One of the things I wish I had taken in college was a basic
photography course. My understanding is that the basics of photography
translate well to digital. My only purpose with a camera is to take nice shots
of my work. I’ve learned a lot about shooting pictures from various friends,
one of whom is a photographer. 3 years ago Eric taught me how to set up my
camera in “custom” mode, evaluate my white balance and to use mostly manual
settings and to use my timer settings. I’d been using a tripod for years and
had been getting decent shots but Eric’s help really took my product shots to
the next level.
Then I changed cameras and it all came crashing down. I
stepped up; my new Canon had about 12 different settings. I did everything that
Eric taught me with my old camera to the new but forgot about evaluating my
white balance. Not a huge deal. My photos were never the right color, except
for when we were in our old place- that place, you couldn’t get a bad shot, the
light was so perfect. (Seriously the studio had north facing windows, 2 of them
and was filled until sundown with gloriously bright light.) So moving into our
new place pretty much put out the death bell on my photos. I was editing,
highlighting, fill lighting etc. Each photo that had once taken me 2 seconds to
shoot and 2 seconds to crop now took 3 or 4 steps to get ready for the
Until I did some reading, I rediscovered the “evaluate white
balance” setting on my camera and everything popped into place. I found some
info online about an 18% gray Card. This is essentially a flat gray piece of
card or cloth that is 18% red, 18% green and 18% blue. What you do is set this
in front of where your subject will be, use the evaluate white balance setting
while focus in on only the card and like magic the camera sees the colors
pretty much right. It’s seriously amazing the difference this makes, in both
video and still shots. I bought a 8×10 card from a local photography store, but
these things are all over eBay and the internet. Mine cost $3.50. I cut an end
off and have one in my video camera and regular camera bag, the large piece
sits next to my photo set up. There are some videos on YouTube showing how to
use one. I’ll track one down and post a link. I also found numerous websites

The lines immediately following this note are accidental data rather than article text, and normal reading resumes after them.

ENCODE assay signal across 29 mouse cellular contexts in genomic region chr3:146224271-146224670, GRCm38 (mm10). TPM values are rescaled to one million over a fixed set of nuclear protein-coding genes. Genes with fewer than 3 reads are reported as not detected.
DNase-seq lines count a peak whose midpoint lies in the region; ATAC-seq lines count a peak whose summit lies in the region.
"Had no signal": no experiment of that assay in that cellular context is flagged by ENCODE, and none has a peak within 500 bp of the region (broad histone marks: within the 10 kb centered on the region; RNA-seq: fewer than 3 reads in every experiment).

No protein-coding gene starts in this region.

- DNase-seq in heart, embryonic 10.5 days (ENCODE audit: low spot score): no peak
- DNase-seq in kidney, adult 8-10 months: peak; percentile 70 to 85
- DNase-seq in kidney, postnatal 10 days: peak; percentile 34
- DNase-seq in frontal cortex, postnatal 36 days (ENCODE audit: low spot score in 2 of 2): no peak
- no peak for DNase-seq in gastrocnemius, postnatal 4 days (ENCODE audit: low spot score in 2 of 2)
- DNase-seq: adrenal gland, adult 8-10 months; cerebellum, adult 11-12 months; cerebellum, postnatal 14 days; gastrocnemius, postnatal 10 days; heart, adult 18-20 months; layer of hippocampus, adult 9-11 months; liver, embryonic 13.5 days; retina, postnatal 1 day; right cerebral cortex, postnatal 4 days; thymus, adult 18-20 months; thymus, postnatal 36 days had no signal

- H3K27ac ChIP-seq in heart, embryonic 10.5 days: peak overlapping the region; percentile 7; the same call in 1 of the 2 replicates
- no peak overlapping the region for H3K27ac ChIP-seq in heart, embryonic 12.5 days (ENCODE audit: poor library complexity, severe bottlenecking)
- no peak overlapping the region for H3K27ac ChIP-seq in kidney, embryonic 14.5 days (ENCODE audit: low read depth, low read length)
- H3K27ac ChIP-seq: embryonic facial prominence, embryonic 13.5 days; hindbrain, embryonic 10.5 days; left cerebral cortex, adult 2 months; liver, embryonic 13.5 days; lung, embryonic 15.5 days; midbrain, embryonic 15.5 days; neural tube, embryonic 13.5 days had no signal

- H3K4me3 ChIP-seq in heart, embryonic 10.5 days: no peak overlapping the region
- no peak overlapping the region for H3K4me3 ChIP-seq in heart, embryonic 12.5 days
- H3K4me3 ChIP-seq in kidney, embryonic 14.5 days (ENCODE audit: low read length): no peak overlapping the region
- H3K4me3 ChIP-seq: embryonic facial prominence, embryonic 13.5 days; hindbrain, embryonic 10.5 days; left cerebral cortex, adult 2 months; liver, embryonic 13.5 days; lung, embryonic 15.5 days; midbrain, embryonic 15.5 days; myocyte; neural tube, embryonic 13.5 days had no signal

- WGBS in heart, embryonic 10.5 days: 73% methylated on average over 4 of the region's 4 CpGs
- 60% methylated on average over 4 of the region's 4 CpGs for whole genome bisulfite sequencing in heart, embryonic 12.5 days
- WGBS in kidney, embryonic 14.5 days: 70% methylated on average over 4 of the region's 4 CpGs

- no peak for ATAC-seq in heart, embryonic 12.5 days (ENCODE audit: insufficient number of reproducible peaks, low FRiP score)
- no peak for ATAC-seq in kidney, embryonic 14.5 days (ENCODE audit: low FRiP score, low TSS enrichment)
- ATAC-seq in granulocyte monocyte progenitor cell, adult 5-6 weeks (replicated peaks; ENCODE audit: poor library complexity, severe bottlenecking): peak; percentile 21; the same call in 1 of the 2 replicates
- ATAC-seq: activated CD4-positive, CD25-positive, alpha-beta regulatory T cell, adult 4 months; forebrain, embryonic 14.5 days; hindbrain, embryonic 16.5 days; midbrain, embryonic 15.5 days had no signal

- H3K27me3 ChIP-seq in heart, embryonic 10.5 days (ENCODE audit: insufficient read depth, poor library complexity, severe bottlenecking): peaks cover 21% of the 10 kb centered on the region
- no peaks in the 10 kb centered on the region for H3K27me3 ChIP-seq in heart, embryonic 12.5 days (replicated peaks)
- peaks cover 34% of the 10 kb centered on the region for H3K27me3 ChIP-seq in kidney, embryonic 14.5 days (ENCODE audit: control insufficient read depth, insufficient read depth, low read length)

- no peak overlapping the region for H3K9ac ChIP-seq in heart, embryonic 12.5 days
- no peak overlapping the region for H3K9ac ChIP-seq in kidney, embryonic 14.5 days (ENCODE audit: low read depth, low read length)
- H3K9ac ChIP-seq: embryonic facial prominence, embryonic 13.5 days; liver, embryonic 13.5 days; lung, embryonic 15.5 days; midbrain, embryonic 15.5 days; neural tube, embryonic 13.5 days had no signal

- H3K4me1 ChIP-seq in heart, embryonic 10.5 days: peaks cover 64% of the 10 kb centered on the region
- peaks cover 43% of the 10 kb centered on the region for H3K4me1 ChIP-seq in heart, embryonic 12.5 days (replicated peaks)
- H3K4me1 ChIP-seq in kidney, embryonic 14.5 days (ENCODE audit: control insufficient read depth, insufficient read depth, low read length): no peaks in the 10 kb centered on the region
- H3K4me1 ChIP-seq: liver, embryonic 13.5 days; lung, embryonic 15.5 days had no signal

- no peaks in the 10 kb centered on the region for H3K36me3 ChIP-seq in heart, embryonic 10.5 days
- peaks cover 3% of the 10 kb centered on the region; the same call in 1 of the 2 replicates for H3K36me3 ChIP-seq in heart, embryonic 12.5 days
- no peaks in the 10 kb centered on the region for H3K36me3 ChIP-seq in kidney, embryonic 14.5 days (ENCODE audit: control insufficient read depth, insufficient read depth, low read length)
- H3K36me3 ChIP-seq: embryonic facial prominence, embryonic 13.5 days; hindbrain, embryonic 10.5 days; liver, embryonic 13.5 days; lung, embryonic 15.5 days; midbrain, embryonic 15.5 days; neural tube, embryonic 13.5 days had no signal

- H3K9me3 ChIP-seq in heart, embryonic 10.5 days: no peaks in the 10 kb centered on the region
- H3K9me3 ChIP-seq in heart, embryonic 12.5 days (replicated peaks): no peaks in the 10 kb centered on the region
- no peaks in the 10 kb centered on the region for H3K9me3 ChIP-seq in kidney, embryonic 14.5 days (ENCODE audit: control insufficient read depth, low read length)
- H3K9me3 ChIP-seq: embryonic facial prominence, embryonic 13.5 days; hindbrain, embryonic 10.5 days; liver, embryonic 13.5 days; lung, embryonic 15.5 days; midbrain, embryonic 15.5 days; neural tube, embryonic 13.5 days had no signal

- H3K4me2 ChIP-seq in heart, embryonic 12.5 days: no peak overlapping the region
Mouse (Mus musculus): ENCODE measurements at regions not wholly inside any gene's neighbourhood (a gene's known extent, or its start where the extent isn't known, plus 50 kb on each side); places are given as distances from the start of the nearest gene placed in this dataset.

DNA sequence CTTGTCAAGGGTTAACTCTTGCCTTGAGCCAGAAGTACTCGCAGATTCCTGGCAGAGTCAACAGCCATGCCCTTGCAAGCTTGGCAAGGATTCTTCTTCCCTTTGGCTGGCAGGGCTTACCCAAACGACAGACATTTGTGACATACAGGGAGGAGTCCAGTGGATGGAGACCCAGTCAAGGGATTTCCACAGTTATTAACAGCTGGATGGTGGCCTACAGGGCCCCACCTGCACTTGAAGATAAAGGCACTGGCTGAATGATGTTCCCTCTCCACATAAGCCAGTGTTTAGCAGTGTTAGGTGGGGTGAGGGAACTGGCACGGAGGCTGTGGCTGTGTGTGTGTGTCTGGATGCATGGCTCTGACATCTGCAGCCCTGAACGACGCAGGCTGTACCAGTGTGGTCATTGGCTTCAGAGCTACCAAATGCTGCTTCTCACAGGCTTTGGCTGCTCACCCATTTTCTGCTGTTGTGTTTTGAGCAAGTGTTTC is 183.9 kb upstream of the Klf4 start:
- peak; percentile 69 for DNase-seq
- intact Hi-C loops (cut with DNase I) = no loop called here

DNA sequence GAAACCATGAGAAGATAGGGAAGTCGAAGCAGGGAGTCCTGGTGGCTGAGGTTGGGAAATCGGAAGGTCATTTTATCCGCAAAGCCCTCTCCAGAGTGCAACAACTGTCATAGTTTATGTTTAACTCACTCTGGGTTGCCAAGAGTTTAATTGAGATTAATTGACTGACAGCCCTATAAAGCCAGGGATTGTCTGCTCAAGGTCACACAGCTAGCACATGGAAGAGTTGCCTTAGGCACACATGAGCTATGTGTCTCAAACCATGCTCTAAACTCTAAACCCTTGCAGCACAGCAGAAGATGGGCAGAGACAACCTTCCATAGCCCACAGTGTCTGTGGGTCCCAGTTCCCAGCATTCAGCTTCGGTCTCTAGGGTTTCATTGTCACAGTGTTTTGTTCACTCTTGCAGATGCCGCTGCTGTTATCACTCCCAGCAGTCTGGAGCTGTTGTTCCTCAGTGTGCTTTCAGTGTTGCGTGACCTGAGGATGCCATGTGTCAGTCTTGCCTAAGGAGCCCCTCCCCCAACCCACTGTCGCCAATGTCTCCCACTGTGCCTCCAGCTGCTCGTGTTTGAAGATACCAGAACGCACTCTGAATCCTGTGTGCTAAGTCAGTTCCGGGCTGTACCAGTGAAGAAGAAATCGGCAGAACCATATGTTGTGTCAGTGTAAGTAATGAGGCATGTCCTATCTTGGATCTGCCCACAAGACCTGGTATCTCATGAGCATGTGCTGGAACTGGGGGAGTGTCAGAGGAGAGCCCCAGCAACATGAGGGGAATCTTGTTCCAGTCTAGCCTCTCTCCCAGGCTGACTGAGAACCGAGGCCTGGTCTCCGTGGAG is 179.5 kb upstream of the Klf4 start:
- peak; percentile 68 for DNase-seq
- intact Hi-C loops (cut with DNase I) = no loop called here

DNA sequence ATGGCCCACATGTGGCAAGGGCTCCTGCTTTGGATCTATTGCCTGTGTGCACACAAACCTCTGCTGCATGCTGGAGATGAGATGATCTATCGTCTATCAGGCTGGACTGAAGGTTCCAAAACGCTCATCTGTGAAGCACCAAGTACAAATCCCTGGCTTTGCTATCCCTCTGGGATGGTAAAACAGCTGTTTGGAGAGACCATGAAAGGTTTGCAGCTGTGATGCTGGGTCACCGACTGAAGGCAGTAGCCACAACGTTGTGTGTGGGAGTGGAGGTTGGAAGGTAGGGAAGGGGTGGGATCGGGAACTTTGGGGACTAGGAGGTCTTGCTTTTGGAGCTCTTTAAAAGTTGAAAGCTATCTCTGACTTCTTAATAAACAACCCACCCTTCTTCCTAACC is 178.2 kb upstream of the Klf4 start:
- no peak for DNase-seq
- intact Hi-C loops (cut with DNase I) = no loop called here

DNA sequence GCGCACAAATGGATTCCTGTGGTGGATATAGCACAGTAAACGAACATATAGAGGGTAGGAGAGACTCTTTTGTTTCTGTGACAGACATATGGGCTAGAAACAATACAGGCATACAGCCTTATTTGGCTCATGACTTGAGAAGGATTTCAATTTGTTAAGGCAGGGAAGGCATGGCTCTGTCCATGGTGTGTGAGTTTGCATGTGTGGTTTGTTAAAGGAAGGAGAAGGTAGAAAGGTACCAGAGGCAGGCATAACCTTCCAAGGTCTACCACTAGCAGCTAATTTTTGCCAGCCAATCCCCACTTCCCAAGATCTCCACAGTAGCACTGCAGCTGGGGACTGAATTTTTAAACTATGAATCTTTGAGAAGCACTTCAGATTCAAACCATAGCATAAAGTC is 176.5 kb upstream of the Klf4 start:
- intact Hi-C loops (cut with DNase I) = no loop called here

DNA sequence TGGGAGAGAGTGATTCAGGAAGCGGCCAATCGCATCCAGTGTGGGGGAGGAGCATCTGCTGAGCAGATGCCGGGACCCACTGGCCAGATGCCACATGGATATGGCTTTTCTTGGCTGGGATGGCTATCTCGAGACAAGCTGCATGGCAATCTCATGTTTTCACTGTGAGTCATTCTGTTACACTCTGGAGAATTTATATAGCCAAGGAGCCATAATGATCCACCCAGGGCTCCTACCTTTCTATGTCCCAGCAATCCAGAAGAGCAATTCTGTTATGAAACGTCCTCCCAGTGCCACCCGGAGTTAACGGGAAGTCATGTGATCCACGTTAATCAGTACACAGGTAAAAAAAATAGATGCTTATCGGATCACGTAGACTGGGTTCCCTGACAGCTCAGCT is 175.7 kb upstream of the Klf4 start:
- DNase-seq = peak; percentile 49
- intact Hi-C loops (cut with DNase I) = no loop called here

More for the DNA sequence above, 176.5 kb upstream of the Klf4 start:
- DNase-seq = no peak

discussing the gray card and it’s virtues as well as a few debunking it.*
Before getting the 18% card using the manual setting on my
camera for evaluate white balance also produced pretty good results. I used a
white index card, focused in on it and then used the EWB setting on the video
camera and colors popped and looked more true. I also tried it out with my
camera and same deal. The 18% gray card though, the results were startling and
This photo was taken with my camera AWB or auto white balance. This is the Devil.
This photo was taken after focusing in on the white card and using the Manual White Balance setting. Markedly better. You can see in the fore ground how it’s a touch dark, but it’s nothing that that fill light in Picasa can’t fix.
This is after using the set white balance setting while focusing in on the 18% gray card. Remarkably better and even significantly so over the white card. Still the white in the fore ground is a touch dark but the colors are all true.
I checked out the histograms of all the images in picasa and the difference on the graph is what you see in the pictures. Picture one is a mess, picture 2 is a ton better and picture 3 is very good indeed. I guess that the next step for me is to get another light and clip it to my tripod as well as a few filters for the lamps so that the light is slightly defused rather than direct.
*I’m not going to go into much about the debunking it
theories, most of the articles that I found with a negative view of the 18%
card dealt with specific brands of camera and what specific amounts of RGB
their sensors could read. In my application a different between 18% and 14%
isn’t going to make a huge difference. Not to mention that most of the articles
dealt with Nikon cameras and since I shoot with a Cannon and a JVC it doesn’t
matter too much. I suggest that you google 18% gray card and see the hits you
get and read a few of the articles.